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Is it worth it to optimize your game for AMD and/or Pentium processors?

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After writing a couple small, stupid programs i was pondering the creation of a game and i was thinking about different parts of games and came across the use of optimization in corp. class games, they usually always optimize their code for Intel/AMD. Is it worth the hassle to recode everything to make your code run fast and be small? It just sounds like it would be a hassle to do that for a big project.

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Some of the SIMD operations can be much faster if your data are setup to take advantage of them, but when you are optimizing any program, its imortant to remember to concentrate on optimizing the most frequently executed code. For instance, you may cut your file loading time by 50%, but if you spend only 2 seconds loading the files, you saved only a second. If you optimize the render loop and save 10%, you could get several frames per second. If you use direct X, it should already be optimized for SIMD instructions. The portion of your code that you have to optimize should be fairly small.

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Yup, I agree with invective, you should only optimise the stuff which needs optimising. In our last 3D PC game (Pac-Man:AIT/publ. by Hasbro), only about 1-2% of the code had any CPU specific optimisations. (The engine uses D3D so we got their PSGP CPU specific optimisations for free too). Keeping the engine extremely modular makes it very easy to recode specific parts without having to make changes all over the code base.

The way to tell which stuff will give you the best peformance boost you should profile the code with something like Intel VTune or NuMega TrueTime.

I''ll assume you''re talking about SIMD optimisations (MMX, 3DNow!, SSE, SSE2) here rather than other CPU specific differences (such as cache sizes etc)...:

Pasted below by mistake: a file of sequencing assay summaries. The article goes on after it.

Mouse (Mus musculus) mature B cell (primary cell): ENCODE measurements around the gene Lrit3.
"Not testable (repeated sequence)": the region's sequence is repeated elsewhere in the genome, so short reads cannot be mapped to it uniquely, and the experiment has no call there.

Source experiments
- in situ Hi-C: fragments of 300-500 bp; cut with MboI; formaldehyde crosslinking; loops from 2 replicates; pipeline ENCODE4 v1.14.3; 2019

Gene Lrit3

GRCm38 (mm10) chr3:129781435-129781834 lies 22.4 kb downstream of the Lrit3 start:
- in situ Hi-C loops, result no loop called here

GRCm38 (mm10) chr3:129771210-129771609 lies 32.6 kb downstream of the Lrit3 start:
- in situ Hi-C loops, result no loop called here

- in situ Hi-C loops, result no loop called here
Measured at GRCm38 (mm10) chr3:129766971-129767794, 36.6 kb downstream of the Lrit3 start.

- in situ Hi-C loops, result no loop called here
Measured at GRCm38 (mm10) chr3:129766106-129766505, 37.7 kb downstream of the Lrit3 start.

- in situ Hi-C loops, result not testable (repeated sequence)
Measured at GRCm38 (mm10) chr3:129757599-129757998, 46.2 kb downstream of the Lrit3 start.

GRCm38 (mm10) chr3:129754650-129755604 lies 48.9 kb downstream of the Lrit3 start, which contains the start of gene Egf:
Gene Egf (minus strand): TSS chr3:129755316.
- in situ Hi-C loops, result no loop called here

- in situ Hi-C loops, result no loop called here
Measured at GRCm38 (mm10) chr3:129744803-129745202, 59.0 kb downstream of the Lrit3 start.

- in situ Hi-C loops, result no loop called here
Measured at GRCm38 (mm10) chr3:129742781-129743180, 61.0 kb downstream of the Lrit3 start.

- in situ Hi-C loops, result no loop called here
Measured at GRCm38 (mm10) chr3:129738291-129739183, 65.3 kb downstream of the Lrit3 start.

Generally SIMD is best suited to situations where you need to perform a _small_ repetetive job on a largeish block of data where you don''t need much logic based on the data.

MMX (Multi Media eXtensions) is now widely supported. It allows you to perform the same operation multiple *integers*. It''s well suited to jobs like software rendering, software alpha translucency etc where the same operation if performed on each pixel. A really simple use for it is adding an offset to every index in a very large array of numbers (something the Pac-Man engine needed to do with mesh indices quite a lot).

3DNow!, SSE (Streaming SIMD Extensions) and SSE2 are reasonably well supported (most modernish AMD chips do 3DNow!, Pentium3 does SSE and Pentium4 does SSE2). These follow the same idea as MMX, except they operate with floating point data. Which makes them ideal for repetetive maths operations.

An example of an ideal task for floating point SIMD is "transform a large array of 4D vectors (x,y,z,w) by a single matrix". In D3D, this is one of the things it''s used for. But the same kind of operation pops up all over 3D games programming. For example the physics code might want to transform a list of collision points or forces into some specific space.

Both AMD and Intel have lots of examples, tutorials, training notes, hints&tips etc on their websites if you''re interested in doing this stuff.

Simon O''''Connor
Creative Asylum Ltd

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